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Re: how can you delete every line between two phrases?

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  • Jiaxing Wang
    ... Hi,tim In :g/how are you?/.;/:-)/d, Is /how are you?/.;/:-)/ the pattern in ... Would you mind explaining this pattern a little? I don t quite
    Message 1 of 8 , Dec 2, 2012
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      On Sat 17 Nov 2012 12:00:38 PM CST, Tim Chase wrote:
      > On 11/16/12 21:22, Tony Mechelynck wrote:
      >> The above implements a linewise deletion. For characterwise, you can use
      >>
      >> :%s/how are you?\zs\_.*\ze:-)//e
      >>
      >> Notes:
      >> - If there are several matching pairs, this subsitute will remove from
      >> the first "how are you" to the last ":-)".
      >
      > Which you can then tweak by changing the "*" to "\{-}"
      >
      > If you want to do it line-wise and you have multiple instances in
      > the file, you can do something like
      >
      > :g/how are you?/.;/:-)/d
      >
      > to delete them inclusive, or
      >
      > :g/how are you?/+;/:-)/-d
      >
      > (the "+" bumps the starting line forward one from the match, the "-"
      > bumps it back one line from the ending match).
      >
      > And if you have multiple files to do it across, you can use
      > windo/bufdo/argdo/tabdo to prefix the command (either setting
      > 'hidden' beforehand or writing the file as well)
      >
      > -tim
      >
      >

      Hi,tim
      In :g/how are you?/.;/:-)/d,
      Is '/how are you?/.;/:-)/' the pattern in
      :[range]g[lobal]/{pattern}/[cmd]?
      Would you mind explaining this pattern a little? I don't quite
      understand this, thanks.

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    • stosss
      ... I looked at :help :range as Tim suggested above. Just want to see if I understand correctly. Does vim do addressing like sed? That seems to be what I see.
      Message 2 of 8 , Dec 2, 2012
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        On Sun, Dec 2, 2012 at 9:39 PM, Tim Chase <vim@...> wrote:
        > On 12/02/12 20:15, Jiaxing Wang wrote:
        >> In :g/how are you?/.;/:-)/d,
        >> Is '/how are you?/.;/:-)/' the pattern in
        >> :[range]g[lobal]/{pattern}/[cmd]?
        >> Would you mind explaining this pattern a little? I don't quite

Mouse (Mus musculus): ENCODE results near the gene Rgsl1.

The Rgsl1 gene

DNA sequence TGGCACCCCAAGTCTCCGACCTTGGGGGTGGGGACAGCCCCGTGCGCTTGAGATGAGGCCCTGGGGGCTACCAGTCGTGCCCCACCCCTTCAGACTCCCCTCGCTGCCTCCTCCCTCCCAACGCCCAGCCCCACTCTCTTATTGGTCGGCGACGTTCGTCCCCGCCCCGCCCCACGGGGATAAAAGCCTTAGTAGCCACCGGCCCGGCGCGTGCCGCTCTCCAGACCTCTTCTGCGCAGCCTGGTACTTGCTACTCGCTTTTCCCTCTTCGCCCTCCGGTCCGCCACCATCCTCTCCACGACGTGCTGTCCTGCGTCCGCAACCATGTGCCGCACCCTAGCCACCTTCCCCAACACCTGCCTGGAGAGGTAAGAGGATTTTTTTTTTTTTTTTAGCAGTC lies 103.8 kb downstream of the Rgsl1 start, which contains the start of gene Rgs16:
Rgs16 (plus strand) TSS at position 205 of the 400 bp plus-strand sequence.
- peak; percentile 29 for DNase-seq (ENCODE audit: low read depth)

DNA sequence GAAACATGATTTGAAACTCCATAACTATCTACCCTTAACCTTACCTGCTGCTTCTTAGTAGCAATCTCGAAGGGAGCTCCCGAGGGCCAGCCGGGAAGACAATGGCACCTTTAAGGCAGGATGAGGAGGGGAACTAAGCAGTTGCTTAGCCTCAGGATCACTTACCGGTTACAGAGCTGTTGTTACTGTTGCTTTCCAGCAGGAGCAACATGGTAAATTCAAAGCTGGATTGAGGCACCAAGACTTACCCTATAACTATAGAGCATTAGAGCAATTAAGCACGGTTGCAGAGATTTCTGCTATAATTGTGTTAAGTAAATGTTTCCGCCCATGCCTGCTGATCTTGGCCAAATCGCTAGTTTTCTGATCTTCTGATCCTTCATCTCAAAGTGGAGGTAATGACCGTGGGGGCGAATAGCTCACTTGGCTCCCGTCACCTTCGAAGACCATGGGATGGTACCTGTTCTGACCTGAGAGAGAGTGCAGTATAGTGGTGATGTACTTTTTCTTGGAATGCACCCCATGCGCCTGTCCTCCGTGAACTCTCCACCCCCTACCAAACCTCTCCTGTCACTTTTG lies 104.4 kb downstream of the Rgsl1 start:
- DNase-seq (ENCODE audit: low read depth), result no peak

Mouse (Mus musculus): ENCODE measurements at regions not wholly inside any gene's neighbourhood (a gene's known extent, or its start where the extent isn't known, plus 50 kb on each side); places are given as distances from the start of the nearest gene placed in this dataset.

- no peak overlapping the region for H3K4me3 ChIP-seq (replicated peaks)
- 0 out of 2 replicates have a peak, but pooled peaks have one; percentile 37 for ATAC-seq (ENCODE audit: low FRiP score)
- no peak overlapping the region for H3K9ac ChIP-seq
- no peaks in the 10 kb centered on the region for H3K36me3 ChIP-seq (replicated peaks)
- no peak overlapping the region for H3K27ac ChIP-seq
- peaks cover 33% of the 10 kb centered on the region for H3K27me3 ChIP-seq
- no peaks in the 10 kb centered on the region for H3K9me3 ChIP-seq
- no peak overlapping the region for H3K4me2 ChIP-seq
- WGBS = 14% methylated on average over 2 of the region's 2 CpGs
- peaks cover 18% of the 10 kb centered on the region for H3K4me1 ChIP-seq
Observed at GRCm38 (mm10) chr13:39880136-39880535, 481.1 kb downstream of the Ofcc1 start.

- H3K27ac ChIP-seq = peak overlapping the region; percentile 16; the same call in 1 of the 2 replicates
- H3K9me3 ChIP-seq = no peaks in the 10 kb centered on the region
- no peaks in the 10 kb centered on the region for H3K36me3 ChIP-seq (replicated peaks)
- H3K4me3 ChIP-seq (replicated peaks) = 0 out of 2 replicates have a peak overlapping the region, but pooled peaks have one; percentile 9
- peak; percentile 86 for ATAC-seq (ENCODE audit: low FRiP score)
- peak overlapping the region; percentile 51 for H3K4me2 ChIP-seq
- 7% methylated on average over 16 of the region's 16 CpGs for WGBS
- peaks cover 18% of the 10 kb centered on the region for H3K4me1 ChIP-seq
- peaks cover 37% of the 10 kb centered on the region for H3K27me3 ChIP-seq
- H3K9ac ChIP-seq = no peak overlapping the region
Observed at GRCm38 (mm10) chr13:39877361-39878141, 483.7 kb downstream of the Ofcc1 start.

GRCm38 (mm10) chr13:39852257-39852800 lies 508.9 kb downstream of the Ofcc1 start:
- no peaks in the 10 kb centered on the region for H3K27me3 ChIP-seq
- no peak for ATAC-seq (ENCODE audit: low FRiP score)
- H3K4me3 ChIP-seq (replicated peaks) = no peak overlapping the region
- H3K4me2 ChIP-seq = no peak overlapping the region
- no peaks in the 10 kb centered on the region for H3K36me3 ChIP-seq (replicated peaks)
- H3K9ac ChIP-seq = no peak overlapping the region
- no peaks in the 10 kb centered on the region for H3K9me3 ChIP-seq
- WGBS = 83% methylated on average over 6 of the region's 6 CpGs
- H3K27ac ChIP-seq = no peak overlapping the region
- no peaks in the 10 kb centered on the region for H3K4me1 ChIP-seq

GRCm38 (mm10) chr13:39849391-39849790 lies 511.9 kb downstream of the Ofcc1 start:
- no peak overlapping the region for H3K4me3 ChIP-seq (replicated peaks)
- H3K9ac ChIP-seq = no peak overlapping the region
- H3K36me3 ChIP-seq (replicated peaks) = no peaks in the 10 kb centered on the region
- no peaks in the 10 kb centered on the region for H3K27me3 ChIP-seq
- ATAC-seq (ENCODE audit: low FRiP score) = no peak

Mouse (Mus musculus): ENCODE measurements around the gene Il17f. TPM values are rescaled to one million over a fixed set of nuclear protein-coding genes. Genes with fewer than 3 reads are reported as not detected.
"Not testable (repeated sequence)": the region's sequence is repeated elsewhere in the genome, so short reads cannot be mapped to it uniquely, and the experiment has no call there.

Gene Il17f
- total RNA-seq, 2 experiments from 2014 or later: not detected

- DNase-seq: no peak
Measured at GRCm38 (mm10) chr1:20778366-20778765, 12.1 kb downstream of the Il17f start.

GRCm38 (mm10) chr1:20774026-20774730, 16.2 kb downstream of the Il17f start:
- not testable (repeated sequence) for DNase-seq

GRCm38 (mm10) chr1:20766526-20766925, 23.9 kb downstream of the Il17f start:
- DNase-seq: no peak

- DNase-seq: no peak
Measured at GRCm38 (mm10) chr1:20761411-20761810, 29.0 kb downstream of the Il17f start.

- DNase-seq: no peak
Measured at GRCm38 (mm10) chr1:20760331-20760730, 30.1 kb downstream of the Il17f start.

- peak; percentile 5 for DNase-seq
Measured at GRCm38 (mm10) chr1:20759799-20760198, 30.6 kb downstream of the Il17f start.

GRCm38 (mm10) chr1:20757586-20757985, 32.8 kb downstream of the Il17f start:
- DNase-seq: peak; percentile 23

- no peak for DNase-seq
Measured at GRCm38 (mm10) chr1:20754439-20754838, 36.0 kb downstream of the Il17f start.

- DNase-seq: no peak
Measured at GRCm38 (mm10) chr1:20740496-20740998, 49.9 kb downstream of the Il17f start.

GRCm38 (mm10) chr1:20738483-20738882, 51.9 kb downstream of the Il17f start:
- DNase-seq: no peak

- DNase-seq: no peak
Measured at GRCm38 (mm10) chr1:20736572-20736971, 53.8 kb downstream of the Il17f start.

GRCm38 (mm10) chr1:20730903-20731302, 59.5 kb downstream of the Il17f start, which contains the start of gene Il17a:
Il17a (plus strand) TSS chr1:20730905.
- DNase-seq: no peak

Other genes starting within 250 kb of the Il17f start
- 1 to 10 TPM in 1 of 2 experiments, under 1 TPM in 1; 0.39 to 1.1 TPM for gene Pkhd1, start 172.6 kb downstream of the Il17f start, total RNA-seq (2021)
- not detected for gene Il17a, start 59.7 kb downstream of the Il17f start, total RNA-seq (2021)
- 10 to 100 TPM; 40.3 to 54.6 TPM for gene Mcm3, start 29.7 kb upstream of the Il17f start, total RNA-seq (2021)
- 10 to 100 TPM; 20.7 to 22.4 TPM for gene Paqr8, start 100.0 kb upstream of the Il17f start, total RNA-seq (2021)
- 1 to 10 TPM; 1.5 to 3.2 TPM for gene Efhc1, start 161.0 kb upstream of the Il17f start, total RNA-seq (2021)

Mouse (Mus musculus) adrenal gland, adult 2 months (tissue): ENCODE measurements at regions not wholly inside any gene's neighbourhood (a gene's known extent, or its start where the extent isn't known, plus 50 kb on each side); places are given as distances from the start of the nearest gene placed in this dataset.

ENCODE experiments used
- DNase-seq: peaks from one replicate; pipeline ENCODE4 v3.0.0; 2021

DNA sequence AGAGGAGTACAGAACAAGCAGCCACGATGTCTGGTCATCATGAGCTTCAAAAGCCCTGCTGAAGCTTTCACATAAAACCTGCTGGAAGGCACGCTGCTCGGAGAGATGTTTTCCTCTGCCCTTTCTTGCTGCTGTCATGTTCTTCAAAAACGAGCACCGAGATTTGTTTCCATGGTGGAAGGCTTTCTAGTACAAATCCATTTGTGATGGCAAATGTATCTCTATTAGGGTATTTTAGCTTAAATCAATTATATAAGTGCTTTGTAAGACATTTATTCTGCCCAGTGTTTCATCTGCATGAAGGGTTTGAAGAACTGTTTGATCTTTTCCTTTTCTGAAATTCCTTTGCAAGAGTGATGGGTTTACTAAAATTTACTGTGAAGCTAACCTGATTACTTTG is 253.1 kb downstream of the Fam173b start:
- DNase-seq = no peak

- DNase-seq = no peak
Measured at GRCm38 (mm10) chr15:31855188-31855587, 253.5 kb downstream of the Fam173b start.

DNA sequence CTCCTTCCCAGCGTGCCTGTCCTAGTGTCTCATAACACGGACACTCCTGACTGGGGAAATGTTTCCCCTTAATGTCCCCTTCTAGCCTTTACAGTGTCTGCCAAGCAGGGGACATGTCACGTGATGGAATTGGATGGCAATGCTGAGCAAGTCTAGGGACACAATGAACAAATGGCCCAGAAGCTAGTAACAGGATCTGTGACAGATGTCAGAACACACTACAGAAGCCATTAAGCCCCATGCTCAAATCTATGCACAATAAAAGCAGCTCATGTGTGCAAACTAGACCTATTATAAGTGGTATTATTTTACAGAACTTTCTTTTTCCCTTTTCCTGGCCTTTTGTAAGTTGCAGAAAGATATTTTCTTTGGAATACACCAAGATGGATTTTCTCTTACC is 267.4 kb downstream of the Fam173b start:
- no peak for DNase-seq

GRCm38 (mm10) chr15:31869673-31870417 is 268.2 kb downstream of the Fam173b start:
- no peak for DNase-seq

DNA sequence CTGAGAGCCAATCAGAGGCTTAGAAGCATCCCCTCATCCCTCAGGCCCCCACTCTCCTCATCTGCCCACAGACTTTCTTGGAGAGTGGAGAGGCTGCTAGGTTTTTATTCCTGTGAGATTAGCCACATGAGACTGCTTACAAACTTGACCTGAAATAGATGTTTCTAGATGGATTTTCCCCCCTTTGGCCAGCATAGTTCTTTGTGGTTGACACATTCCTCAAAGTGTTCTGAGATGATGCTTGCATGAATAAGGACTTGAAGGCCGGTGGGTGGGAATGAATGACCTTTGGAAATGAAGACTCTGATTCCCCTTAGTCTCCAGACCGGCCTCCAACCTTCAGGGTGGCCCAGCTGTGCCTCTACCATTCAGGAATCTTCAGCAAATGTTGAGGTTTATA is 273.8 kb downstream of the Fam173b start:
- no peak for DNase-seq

>> understand this, thanks.
        >
        > Using your template of ":[range]global]/{pattern}/[cmd]" it breaks
        > down as
        >
        > :g/how are you?/[cmd]
        >
        > where [cmd] is
        >
        > .;/:-)/d
        >
        > which is a range from the currently matching "how are you?" line
        > through the next line containing ":-)". The Ex command issued over
        > that range is "d"elete. If you read at
        >
        > :help :range
        >
        > you'll see the "/" is a way of specifying an address. You can even
        > stack them if you want, such as
        >
        > +3;/hello/?world?+2
        >
        > which will start the range 3 lines after the currently matching
        > line, and end the range at the location found by searching forwards
        > to "hello", then backwards to "world", and then going forwards two
        > lines. It's a bit of a crazy example, but sometimes that's exactly
        > what you need to specify the range you want. A recent real-world
        > example from my own use was something like:
        >
        > :g/^\s*def [^(]*[pP]rovider/+1;'}?DEBUG?s/^/#
        >
        > which commented out ("s/^/#") the lines in Python code after the
        > function definition, through the last DEBUG in the current paragraph
        > (as marked by '}).
        >
        > The difference between using ";" (as I do) and using "," is one of
        > those things I don't fully grasp as it seems to be fairly
        > interchangeable in other contexts. But in this use-case as a
        > destination for :g commands, I find that I almost always want ";".
        > This is tersely documented at
        >
        > :help :;
        >
        > I hope that helps disassemble my answer so that you can go do crazy
        > things with vim and impress your colleagues, too. :-)
        >
        > -tim


        I looked at :help :range as Tim suggested above. Just want to see if I
        understand correctly. Does vim do addressing like sed? That seems to
        be what I see.

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      • Tim Chase
        ... Yes, only better. Sed has a difficult time going backwards (you have to gather things up in the hold space or in the current buffer). Vim has no problems
        Message 3 of 8 , Dec 2, 2012
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          On 12/02/12 20:46, stosss wrote:
          > On Sun, Dec 2, 2012 at 9:39 PM, Tim Chase <vim@...> wrote:
          >> On 12/02/12 20:15, Jiaxing Wang wrote:
          >>> In :g/how are you?/.;/:-)/d,
          >>> Is '/how are you?/.;/:-)/' the pattern in
          >>> :[range]g[lobal]/{pattern}/[cmd]?
          >>> Would you mind explaining this pattern a little? I don't quite
          >>> understand this, thanks.
          >>
          >> [snip my rambling about ranges]
          >
          > I looked at :help :range as Tim suggested above. Just want to see if I
          > understand correctly. Does vim do addressing like sed? That seems to
          > be what I see.

          Yes, only better. Sed has a difficult time going backwards (you
          have to gather things up in the hold space or in the current
          buffer). Vim has no problems marching all over your document, so
          you can use marks, relative & absolute line numbering, searching
          forwards and backwards, or any chain of those you want in any order
          that suits your needs.

          -tim




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